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I have faced this problems when I was working in lab with hexane for the first time.

I was trying to guide dispersion of nano-particles in hexane solution to a fluid cell (vacuum chamber) with a syringe and a flexible tubing (about 2mm or 3mm diameter). All the materials that I use are hexane resistant. The fluid cell is kept on very low pressure, so the goal is not to have any bubble formed in it. When I inject hexane fluid, midway before it reaches the chamber, the vapor bubble are formed ( I think because of low boiling point of hexane ) , which is bad I don't want any bubbles go in the chamber. However, I figured that if the flow is not horizontal or parallel to the ground (i.e when i inject vertically up ward to chamber) I can avoid the bubble flow.

I also thought to do the injection process fast, however the whole flow has to be very slow for the experiment. I would like to know what exactly causing it and what are your suggestions to avoid the bubble formation in a horizontal flow.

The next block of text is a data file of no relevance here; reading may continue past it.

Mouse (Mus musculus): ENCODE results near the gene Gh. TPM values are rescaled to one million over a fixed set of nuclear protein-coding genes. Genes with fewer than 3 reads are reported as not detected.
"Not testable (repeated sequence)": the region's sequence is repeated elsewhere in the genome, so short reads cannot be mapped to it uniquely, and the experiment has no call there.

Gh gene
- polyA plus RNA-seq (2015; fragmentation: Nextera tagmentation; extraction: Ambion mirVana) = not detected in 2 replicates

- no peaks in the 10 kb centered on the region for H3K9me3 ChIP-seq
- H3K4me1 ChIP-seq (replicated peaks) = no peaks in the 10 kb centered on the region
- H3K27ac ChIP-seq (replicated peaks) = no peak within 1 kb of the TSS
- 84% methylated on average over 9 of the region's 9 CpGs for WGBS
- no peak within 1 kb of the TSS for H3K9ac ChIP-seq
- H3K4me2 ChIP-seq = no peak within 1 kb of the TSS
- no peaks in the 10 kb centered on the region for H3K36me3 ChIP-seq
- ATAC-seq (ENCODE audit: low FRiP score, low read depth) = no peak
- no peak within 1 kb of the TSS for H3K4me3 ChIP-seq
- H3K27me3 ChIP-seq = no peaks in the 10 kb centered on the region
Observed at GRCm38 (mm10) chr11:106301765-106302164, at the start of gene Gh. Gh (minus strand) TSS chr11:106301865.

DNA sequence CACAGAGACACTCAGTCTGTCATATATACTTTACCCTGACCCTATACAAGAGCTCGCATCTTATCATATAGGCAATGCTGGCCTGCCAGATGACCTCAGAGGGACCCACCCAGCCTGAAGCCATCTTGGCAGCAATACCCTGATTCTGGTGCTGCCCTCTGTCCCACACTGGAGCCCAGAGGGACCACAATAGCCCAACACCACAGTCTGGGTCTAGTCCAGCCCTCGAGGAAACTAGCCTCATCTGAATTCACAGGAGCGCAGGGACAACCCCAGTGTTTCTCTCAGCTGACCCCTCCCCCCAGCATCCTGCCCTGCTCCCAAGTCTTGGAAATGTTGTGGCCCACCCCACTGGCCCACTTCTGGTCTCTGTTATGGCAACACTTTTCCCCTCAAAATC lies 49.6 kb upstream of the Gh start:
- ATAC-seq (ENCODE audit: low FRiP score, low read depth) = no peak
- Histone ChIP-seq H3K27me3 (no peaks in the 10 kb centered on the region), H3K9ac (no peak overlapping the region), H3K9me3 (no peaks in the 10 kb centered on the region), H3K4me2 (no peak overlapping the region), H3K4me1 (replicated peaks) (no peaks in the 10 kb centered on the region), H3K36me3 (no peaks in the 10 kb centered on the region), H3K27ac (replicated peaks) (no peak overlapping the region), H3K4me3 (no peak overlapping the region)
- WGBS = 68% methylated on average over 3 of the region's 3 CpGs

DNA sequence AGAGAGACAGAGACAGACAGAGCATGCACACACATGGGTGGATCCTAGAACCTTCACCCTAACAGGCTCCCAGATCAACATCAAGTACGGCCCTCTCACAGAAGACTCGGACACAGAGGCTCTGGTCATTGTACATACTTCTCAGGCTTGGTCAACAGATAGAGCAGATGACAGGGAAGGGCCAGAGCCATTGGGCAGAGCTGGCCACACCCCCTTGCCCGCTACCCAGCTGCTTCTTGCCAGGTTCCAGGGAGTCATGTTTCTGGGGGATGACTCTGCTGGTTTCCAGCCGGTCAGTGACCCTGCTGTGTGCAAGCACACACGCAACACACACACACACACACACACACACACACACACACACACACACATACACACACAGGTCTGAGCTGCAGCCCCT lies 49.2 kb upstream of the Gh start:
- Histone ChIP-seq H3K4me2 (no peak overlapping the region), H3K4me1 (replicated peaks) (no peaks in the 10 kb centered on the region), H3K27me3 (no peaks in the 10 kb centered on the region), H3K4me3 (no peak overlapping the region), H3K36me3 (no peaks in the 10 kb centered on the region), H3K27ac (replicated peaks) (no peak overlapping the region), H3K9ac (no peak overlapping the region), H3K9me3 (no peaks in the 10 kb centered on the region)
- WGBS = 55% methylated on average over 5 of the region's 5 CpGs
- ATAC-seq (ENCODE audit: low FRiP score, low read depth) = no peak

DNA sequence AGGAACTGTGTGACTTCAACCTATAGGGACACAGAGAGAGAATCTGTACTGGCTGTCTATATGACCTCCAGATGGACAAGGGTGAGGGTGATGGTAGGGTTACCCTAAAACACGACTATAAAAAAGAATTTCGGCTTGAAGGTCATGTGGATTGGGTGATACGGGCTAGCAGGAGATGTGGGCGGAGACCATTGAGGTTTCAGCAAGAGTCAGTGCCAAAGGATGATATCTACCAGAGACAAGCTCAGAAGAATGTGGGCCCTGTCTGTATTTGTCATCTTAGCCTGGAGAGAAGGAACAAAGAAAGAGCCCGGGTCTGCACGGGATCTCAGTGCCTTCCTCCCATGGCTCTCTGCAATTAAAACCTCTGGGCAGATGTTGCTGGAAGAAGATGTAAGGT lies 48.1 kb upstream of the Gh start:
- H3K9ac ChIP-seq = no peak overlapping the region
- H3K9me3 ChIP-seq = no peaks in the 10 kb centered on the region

I was thinking maybe adding some other solution with higher boiling point would be a case to avoid it. But I don't know exactly what solution. And also it is important to keep in mind that hexane solution contains magnetic nanoparticles and I don't want any effect (like aggregation and so on) of added solution into the dispersion nanoparticles.
Thank you,

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    $\begingroup$ If you continuously evacuate the chamber, the partial pressure of hexane will be lower than at equilibrium. So hexane will evaporate and probably form bubbles. This is how nature works. $\endgroup$ – aventurin Apr 5 '18 at 19:48
  • $\begingroup$ Probably didn't explain well enough and vacuum chamber is a misleading term, i mean fluid cell. The fluid cell is in constant pressure prior to the injection of the fluid. Two independent process. The bubble formation inside the flexible tubing is formed even without attaching it to the fluid cell (or chamber). $\endgroup$ – Racaio Cmoto Apr 5 '18 at 19:57
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As you state, hexane has a low boiling point. If the bubbles are hexane vapor, as opposed to an air leak, then cool the fluid and apparatus more. You might pre-chill the hexane in a dry ice bath. The sublimation temperature of $\ce{CO2}$ at 1 atmosphere is about 195 K, and the melting point of a mix of hexane's various isomers is about 179 K, so there should be no problem with crystals blocking the flow.

Be careful with the cold -- frostbite is not painful at first, but is as damaging as a burn!

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